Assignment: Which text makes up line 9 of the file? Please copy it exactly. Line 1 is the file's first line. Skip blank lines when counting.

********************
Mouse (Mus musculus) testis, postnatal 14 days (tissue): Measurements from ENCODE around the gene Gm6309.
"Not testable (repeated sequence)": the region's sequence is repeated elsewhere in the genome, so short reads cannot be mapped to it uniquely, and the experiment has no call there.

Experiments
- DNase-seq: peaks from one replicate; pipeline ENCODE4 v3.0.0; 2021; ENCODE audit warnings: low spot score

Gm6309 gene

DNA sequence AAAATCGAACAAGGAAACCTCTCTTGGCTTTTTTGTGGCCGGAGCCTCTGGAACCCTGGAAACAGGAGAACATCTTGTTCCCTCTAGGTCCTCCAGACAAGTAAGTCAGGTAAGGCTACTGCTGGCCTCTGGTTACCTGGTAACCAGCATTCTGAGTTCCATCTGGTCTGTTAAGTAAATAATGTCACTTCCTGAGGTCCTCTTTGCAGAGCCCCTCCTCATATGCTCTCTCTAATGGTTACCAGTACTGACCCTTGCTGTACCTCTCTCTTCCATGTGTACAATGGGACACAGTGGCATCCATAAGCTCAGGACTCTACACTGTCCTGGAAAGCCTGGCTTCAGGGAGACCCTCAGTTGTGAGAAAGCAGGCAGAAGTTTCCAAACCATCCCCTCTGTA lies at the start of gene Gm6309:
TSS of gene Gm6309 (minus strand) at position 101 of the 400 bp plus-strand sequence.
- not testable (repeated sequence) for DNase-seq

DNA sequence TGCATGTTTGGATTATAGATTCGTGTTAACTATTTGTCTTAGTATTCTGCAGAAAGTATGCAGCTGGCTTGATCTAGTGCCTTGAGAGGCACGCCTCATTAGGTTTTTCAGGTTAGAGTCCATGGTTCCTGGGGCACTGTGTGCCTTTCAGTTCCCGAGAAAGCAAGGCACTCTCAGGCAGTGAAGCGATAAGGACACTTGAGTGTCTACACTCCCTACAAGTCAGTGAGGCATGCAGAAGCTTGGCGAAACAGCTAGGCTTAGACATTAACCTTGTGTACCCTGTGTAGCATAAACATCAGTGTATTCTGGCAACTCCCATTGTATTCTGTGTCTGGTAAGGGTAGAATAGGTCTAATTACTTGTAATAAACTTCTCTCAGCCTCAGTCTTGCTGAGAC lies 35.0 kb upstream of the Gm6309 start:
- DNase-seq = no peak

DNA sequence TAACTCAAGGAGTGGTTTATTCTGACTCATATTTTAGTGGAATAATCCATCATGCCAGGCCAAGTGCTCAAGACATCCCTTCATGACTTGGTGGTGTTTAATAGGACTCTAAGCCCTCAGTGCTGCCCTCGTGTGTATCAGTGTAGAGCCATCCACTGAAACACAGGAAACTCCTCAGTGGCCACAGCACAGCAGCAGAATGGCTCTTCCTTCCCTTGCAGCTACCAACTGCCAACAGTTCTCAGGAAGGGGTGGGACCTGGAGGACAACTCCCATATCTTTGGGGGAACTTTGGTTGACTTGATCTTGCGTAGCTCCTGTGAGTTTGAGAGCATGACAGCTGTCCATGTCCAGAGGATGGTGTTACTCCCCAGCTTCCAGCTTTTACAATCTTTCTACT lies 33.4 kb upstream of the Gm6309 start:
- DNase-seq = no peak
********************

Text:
DNA sequence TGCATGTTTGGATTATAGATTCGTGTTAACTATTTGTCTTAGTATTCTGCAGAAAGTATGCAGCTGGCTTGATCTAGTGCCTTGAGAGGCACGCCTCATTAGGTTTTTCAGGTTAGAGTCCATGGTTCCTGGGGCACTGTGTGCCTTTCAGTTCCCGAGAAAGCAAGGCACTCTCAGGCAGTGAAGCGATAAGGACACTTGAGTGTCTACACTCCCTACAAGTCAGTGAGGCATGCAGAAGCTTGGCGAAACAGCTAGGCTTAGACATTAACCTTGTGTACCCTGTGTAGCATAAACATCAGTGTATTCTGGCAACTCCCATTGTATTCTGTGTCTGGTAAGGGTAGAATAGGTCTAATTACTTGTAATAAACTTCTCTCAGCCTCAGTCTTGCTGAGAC lies 35.0 kb upstream of the Gm6309 start: